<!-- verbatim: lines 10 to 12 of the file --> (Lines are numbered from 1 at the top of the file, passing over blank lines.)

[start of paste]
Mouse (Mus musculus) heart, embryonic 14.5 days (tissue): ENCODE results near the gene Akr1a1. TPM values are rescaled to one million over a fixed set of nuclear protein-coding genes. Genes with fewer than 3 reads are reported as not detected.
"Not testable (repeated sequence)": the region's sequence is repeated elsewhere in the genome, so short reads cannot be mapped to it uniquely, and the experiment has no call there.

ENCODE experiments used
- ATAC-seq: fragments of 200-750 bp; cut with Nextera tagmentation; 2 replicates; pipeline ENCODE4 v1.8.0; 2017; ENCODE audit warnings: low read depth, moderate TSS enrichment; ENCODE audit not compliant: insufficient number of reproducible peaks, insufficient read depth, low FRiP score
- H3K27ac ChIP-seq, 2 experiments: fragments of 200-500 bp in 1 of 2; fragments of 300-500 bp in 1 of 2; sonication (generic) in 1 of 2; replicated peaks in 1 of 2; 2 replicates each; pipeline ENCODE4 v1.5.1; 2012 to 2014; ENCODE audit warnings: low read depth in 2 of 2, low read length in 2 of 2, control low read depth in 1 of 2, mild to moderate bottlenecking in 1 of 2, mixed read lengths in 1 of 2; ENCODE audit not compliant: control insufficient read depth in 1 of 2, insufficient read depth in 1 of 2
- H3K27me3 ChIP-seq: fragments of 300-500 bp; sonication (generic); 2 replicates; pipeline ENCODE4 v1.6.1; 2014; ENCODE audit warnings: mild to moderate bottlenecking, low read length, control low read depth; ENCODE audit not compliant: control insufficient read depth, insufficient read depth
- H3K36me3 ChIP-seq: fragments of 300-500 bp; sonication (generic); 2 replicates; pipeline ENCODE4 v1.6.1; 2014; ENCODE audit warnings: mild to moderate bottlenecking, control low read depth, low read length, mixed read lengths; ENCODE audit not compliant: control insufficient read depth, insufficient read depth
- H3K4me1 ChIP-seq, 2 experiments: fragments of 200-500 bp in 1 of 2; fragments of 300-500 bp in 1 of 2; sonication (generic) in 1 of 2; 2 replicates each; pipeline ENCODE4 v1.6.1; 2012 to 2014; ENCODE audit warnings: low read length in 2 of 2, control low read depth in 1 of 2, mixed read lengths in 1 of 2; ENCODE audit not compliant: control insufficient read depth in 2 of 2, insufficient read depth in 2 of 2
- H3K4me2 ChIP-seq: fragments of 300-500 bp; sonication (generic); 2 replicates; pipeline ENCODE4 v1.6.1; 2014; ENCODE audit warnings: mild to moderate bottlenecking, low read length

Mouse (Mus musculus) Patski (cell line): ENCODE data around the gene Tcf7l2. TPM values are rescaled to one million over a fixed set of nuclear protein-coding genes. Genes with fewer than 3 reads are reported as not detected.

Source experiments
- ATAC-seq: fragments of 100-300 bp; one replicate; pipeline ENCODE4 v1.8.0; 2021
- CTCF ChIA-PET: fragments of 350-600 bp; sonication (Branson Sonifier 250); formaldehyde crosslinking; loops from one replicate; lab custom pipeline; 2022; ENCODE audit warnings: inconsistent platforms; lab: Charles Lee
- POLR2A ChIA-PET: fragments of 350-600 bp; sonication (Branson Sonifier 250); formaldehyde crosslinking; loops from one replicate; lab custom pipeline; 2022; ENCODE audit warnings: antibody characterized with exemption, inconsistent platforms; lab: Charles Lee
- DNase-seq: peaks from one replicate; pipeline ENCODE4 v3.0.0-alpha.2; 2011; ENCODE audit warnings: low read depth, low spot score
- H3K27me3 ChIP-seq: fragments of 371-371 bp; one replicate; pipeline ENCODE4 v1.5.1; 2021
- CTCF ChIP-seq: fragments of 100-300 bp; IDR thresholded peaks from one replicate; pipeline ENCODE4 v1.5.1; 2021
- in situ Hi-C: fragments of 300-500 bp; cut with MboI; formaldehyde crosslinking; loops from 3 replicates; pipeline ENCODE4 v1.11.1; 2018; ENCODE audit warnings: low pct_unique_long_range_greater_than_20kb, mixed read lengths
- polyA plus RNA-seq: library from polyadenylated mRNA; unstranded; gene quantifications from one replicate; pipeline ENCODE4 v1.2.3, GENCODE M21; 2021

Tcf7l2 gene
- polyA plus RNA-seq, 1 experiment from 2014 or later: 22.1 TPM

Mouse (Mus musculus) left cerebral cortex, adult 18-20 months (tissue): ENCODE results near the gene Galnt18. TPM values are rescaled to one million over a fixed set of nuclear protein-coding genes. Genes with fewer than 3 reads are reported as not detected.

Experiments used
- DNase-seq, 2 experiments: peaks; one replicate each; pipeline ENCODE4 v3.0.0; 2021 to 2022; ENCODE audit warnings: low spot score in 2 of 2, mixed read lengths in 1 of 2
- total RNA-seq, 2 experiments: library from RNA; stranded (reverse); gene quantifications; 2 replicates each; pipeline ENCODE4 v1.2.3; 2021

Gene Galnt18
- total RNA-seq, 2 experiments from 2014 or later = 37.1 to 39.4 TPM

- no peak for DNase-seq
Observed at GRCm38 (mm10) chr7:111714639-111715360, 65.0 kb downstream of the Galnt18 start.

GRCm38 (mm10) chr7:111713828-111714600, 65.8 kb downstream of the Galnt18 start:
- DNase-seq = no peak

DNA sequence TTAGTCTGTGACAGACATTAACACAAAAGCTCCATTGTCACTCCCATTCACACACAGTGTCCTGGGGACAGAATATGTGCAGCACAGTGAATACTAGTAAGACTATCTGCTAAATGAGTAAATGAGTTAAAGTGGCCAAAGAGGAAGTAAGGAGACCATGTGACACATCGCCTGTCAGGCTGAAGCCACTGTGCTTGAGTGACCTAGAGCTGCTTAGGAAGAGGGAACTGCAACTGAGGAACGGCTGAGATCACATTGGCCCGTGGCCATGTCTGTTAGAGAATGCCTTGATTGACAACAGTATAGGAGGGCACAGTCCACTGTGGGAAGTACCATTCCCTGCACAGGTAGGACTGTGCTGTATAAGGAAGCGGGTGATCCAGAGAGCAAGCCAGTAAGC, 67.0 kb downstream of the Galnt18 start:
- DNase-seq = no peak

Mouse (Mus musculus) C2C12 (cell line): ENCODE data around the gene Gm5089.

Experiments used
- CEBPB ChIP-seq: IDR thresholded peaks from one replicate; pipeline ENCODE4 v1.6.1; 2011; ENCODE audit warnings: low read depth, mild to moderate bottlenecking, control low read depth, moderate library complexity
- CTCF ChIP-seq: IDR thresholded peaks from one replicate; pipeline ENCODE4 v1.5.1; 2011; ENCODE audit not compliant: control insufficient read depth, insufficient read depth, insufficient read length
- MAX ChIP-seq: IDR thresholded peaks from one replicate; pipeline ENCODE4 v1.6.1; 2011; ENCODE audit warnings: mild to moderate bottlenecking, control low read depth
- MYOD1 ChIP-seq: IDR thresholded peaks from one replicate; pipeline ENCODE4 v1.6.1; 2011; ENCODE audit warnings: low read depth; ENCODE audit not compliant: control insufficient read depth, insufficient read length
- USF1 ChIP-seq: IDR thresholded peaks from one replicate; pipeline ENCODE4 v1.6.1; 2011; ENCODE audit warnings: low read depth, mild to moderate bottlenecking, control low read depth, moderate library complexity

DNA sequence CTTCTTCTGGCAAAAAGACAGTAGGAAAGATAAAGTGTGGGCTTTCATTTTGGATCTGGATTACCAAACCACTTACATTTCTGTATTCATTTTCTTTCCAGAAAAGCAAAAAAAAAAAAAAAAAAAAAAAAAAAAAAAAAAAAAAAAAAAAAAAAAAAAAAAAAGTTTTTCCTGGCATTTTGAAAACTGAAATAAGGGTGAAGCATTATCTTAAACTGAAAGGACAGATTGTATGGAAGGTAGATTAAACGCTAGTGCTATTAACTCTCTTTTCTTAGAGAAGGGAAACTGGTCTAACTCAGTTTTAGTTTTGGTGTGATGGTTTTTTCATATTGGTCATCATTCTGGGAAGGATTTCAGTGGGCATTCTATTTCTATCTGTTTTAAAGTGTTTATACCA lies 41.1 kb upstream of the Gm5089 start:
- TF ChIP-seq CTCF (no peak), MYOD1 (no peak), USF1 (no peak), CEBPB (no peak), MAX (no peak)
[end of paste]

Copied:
Mouse (Mus musculus) Patski (cell line): ENCODE data around the gene Tcf7l2. TPM values are rescaled to one million over a fixed set of nuclear protein-coding genes. Genes with fewer than 3 reads are reported as not detected.

Source experiments
- ATAC-seq: fragments of 100-300 bp; one replicate; pipeline ENCODE4 v1.8.0; 2021